I wanted to include this in my previous BRK post, however the file is a bit larger than the typical photo (it's a 22Mb animated GIF) and I didn't want to jam things up.

Trace and I were also busy clearing and redefining the pathways at the hugel berms over at Allerton Abbey today. Here's one of them that I finished today. You can run along its entire length without struggling for balance.



We've been working hard on improving the pathways around all the large hugels, particularly so because of the number of guests we'll be hosting this year. No good would come of leaving the paths narrow and precariously slanted. It takes time, but it's worth the effort.
 
pioneer
Posts: 688
Location: Inter Michigan-Superior Woodland Forest
109
5
transportation gear foraging trees food preservation bike building solar writing woodworking wood heat
  • Mark post as helpful
  • send pies
    Number of slices to send:
    Optional 'thank-you' note:
  • Quote
  • Report post to moderator

Inge Leonora-den Ouden wrote:

Stephen B. Thomas wrote:[b]

Maybe these are lupins? They're the loveliest flowers on the hugel berms just outside the Library.



...


Hi Stephen.
Those are Bluebells.


Don't believe them for a second Stephen- that's just what they would say. I happen to know that that hugel is a key stop on the Lupin Express...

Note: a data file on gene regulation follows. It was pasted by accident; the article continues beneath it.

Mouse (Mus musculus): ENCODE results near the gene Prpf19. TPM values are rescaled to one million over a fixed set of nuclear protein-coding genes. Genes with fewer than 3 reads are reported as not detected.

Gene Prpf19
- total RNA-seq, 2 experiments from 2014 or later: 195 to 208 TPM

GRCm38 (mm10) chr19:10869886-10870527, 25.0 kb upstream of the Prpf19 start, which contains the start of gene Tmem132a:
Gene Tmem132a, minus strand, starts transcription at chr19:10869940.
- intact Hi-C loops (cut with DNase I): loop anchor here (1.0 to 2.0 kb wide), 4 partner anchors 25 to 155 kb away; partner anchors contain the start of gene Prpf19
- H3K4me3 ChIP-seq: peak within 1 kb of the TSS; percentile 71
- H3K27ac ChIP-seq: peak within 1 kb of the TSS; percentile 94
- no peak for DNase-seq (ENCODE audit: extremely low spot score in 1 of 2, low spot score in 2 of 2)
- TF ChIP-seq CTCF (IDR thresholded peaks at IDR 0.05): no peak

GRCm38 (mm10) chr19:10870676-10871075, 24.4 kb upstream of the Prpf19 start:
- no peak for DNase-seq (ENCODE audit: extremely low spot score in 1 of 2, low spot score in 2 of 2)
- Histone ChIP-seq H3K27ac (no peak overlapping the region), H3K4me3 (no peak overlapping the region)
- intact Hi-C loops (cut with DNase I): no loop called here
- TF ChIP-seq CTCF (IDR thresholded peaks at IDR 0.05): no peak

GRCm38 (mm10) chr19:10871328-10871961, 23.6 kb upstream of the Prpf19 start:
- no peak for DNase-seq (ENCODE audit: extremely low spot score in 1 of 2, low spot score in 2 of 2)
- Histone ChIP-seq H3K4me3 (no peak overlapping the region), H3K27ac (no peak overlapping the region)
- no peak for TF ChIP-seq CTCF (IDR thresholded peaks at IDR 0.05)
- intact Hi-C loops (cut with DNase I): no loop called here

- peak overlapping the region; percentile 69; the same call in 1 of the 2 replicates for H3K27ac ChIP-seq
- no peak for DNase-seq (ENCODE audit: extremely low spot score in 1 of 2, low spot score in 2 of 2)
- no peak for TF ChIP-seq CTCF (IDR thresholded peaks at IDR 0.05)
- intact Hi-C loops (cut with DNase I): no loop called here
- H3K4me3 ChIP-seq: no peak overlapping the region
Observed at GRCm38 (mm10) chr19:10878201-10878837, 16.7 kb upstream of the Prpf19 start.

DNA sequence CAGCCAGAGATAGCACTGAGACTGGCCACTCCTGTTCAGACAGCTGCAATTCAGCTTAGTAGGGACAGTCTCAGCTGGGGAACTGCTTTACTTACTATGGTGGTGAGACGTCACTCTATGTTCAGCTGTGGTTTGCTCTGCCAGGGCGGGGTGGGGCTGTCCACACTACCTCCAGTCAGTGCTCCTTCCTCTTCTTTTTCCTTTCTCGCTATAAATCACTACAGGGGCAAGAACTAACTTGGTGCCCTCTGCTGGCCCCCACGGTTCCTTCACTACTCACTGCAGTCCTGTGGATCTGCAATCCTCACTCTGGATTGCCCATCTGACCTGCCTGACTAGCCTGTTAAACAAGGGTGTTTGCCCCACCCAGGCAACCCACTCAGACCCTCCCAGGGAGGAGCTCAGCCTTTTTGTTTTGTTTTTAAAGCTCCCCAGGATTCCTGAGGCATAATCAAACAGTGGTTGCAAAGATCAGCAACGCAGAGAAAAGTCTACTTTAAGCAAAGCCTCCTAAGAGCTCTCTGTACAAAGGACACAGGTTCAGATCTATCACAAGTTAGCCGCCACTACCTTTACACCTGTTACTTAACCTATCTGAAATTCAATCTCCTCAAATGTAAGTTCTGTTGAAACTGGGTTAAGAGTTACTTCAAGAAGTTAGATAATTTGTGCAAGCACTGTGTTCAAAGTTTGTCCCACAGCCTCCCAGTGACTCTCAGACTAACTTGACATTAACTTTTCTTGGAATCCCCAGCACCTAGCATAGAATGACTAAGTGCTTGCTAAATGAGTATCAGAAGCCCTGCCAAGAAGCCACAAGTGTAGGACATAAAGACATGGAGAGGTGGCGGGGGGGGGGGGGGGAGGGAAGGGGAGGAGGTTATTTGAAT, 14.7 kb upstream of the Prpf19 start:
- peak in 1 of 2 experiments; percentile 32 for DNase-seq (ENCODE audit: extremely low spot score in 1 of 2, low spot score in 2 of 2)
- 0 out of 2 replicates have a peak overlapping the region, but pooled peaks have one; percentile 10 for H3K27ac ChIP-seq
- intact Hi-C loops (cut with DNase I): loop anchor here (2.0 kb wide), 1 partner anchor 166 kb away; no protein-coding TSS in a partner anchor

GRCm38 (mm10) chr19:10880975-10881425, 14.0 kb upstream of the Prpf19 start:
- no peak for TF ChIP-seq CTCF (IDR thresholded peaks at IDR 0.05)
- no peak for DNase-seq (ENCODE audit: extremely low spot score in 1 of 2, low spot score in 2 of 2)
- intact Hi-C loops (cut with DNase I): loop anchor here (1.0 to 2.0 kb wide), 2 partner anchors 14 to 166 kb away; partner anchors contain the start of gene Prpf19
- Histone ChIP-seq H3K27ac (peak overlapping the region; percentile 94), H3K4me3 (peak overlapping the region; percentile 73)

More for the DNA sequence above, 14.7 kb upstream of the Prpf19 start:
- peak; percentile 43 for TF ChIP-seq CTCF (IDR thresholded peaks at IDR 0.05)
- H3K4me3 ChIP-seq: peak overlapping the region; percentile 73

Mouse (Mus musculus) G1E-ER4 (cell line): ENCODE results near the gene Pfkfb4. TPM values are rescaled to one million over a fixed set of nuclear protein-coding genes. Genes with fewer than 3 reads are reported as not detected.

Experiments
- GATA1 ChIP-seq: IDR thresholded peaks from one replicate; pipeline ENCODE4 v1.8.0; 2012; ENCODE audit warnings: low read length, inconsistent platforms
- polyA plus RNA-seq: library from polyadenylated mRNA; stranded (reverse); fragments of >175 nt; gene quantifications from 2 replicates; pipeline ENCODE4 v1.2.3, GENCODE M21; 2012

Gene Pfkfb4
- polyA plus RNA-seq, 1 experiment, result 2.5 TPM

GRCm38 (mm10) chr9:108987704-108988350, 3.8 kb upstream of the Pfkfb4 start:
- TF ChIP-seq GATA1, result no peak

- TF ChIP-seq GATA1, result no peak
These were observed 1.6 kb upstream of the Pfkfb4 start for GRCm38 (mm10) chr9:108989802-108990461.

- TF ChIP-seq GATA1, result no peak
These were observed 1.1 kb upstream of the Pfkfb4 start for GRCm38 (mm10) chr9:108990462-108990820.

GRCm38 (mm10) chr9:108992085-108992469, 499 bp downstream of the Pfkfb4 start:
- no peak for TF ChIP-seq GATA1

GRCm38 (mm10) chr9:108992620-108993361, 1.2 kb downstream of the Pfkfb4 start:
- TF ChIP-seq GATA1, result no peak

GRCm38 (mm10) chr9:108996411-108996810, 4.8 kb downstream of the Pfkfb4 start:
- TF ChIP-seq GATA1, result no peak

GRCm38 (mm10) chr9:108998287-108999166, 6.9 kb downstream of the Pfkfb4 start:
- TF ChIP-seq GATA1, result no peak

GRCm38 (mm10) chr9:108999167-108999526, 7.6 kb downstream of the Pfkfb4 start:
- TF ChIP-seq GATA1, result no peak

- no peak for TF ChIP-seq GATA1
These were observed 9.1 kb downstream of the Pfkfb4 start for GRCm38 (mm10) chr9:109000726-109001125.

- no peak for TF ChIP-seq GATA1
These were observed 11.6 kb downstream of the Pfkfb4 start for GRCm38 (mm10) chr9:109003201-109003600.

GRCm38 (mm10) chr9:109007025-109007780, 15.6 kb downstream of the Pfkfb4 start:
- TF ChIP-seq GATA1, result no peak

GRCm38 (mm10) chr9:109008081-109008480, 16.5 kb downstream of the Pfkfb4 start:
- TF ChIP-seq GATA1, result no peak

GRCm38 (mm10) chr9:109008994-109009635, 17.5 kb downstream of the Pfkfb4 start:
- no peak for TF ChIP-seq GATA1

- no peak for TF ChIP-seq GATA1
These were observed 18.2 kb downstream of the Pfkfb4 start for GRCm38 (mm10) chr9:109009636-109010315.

[edit: not to be confused with input from a respectable botanist, I had reason to suspect the original ID was at least partially drawn from a Monty Python sketch, and this response was framed in that chaotic absurdist mindset. I'd agree with the hyacinth ID if I had any sense about me.]
Staff note (Hans Quistorff) :

We do not want to start a flame war over this but also do not want fallowers that are not familiar with the plants to be confused. This is a bulb plant which is why it can bloom so early in the year. If the hugle is planted to lupin that is great; it is a legume and will continue the bloom pattern during the summer. Around the base is purple dead nettle which will bloom soon then turn to mulch as soon as the weather tuns hot.  Beside that are are some new seedlings which may be edible greens. Altogether a good permaculture design.

 
rubbery bacon. crispy tiny ad:
6 Ways to Keep Chickens, ebook - now FREE for a while
https://permies.com/t/138684/Ways-Chickens-ebook-FREE
reply